What would you do with 5 more dollars?
Mme Henriette HOP, nicknamed “Maman”, manages an orphanage in Matomb, Cameroon.
She raises her eyebrows, repeating: “With 3000 CFA? Why of course…”. She’s even smiling; the answer seems so evident to her.
To meet up with her in Matomb, we had to drive for hours under pouring rain on the axis linking Yaounde to Douala. As luck would have it, the weather was back to clear at our arrival. After the incessant drumming of rain on the roof of the car and swaying of the windshield wipers, the soft song of the night birds and chirping of crickets was enchanting.
“Starting an orphanage was my husband’s wish…”
In memory of her late husband, and supported by her daughter living in France, Maman built the orphanage of her own hands. The ONG Chiala, with the support of ADEPT, installed a filtration system for borehole water, making it drinkable and bringing it up to norms. While the water technician proceeds with upkeep of the system, I talk with Maman about the viability of the orphanage.
“My daughter sends what she can, and when I take my retirement pension, I also [do my part, editor’s note]. Besides that, I grow crops, I work in the fields. I grow cocoyam, cassava […] I grow corn, I grow peanuts, anything we can eat really!”
This woman in her sixties explains her strategy to me because the orphanage does not benefit from any governmental funds: producing as much as she can of what the orphans, personnel, and herself consume every month. The money is then used to pay the two youths who support Maman, to complete meals, to pay for the children’s educational budget, and to manage unexpected health expenditures. The orphanage has also suffered the consequences of the COVID-19 confinement as to curb cases during the second trimester of 2020.
“[There has been] a diminution of [transfers]. [My daughter] was extremely saddened by it. We waited for measures to be lifted in the bank, there were no more transactions. I was fighting with what little I received at the end of the month.”
When asked about the transfers she receives from France, she reminds that transaction rates in Africa are the highest in the world.
“Through Western Union, MoneyGram… if [my daughter] sends 90 euros, it gets charged about 4.50 euros. That’s why we don’t use it anymore; because the bank transfers cost more.”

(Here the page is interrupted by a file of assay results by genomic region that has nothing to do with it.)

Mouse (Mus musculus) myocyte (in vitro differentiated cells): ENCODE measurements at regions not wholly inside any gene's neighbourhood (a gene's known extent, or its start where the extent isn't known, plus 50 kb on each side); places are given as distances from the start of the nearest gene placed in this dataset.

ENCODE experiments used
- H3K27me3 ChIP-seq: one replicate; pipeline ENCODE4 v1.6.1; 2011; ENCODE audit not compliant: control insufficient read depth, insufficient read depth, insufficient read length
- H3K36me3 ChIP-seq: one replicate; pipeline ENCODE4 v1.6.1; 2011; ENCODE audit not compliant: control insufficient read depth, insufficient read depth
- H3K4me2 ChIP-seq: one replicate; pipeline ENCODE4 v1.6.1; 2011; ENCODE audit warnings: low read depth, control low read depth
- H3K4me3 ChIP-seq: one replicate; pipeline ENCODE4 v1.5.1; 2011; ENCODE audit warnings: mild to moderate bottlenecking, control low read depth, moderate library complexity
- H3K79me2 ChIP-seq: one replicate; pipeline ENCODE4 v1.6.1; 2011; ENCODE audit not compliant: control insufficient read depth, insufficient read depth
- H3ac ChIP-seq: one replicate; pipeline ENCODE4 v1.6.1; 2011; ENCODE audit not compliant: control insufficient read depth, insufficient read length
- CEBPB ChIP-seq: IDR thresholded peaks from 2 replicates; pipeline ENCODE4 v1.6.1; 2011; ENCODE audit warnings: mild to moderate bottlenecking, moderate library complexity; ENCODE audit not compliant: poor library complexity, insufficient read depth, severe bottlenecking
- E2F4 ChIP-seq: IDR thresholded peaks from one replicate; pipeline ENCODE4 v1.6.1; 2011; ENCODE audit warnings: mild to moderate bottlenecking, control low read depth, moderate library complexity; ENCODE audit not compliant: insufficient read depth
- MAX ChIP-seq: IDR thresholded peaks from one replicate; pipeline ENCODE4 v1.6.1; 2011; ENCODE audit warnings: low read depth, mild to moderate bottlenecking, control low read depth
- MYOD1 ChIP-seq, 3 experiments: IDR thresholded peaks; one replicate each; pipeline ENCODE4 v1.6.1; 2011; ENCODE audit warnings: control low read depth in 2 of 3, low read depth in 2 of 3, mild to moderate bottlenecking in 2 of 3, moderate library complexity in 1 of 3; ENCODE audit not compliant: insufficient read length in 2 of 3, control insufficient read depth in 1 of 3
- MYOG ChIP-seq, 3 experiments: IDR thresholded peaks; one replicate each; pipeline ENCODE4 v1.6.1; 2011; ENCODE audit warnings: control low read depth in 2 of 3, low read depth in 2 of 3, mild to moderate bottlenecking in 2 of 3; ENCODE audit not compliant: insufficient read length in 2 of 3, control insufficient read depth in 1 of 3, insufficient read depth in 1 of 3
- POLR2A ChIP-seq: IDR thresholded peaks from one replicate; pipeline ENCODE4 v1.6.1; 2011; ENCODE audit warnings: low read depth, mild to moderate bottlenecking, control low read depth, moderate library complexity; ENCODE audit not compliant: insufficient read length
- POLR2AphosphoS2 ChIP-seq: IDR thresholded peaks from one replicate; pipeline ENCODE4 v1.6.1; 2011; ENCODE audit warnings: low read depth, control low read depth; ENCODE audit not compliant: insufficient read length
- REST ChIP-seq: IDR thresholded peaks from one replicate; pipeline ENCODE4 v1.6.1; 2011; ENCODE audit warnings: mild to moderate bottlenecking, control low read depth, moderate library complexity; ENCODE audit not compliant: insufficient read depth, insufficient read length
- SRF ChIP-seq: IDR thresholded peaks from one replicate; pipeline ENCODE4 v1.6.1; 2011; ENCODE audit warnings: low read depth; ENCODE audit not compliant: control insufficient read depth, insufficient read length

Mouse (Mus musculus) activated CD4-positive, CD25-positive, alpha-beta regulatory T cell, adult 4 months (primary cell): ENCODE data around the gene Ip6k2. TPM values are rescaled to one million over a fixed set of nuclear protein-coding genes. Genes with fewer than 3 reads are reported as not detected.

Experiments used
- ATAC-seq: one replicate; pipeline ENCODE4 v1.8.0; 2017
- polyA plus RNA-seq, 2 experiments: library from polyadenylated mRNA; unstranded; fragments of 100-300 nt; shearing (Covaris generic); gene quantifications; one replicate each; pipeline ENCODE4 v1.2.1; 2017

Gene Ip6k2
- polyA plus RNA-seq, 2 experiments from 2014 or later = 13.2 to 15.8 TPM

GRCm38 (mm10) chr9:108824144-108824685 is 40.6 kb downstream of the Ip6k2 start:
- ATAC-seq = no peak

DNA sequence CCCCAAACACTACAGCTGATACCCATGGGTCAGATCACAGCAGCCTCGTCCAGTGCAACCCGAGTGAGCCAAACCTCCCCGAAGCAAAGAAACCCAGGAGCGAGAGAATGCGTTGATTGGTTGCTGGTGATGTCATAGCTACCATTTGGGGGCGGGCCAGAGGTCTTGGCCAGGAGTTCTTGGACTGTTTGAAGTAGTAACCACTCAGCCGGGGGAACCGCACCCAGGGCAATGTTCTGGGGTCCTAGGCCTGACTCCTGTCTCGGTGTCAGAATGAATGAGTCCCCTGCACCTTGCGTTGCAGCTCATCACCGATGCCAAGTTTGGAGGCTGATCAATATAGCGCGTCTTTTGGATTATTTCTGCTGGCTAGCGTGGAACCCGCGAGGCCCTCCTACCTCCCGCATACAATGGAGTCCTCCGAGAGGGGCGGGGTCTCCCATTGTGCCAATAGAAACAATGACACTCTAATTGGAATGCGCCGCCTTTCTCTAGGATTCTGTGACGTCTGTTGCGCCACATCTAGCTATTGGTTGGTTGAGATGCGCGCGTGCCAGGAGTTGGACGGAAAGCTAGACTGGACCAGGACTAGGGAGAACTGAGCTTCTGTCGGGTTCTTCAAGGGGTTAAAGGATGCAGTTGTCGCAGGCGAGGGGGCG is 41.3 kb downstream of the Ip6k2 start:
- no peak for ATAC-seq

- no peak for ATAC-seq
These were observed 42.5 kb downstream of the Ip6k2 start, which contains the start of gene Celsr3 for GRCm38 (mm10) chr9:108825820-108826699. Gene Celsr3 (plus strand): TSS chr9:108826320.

The low end of transaction fees in Africa is of about 5%, usually being closer to 9%. Countries have come to an agreement through the Sustainable Development Goals, and most notably to reduce the aforementioned transaction costs to less than 3% by 2030. Digitalisation of bank transfers is the technological solution to such a big reduction, meaning the extra money can finally be used by families. What would such a reduction be able to offer to a family?
“Maman, with 3000 FCFA, what more would you buy for the orphanage?”
As I asked, her eyes widened, her ears perked up, her interest becoming evident.
“With 3000 FCFA? Why, that gives us food for nearly a week!”
It’s my turn to repeat now:
“With 3000 FCFA?”
This makes her smile and laugh at my question. She shrugs.
“Well yes, of course, since we’ll go buy […] To go to the market, we don’t buy everything the same day. We have a little bit of stock, some sides, maybe we need to go get fish. 3000 FCFA to go get fish, we can eat for 5 days with that! You see?”
She confirms to me that the transaction costs could have been used to buy protein for nearly a week. This confirms to me the idea that reducing costs means a few extra days of food for millions of families. Advocating for the completion of this SDG means supporting 1 Billion families. You can show your support simply by sharing the story.
And by the way, what would you do with 5 more dollars?
To support Mme Hop aka Maman,
ADEPT has joined the Remittance Community Task Force and has answered to the Call to action: “Remittances in crisis: how to keep them flowing “started by Switzerland and the United Kingdom, respectively demanding for the transfer costs to be reduced and for the obstacles disrupting their flow to be lifted.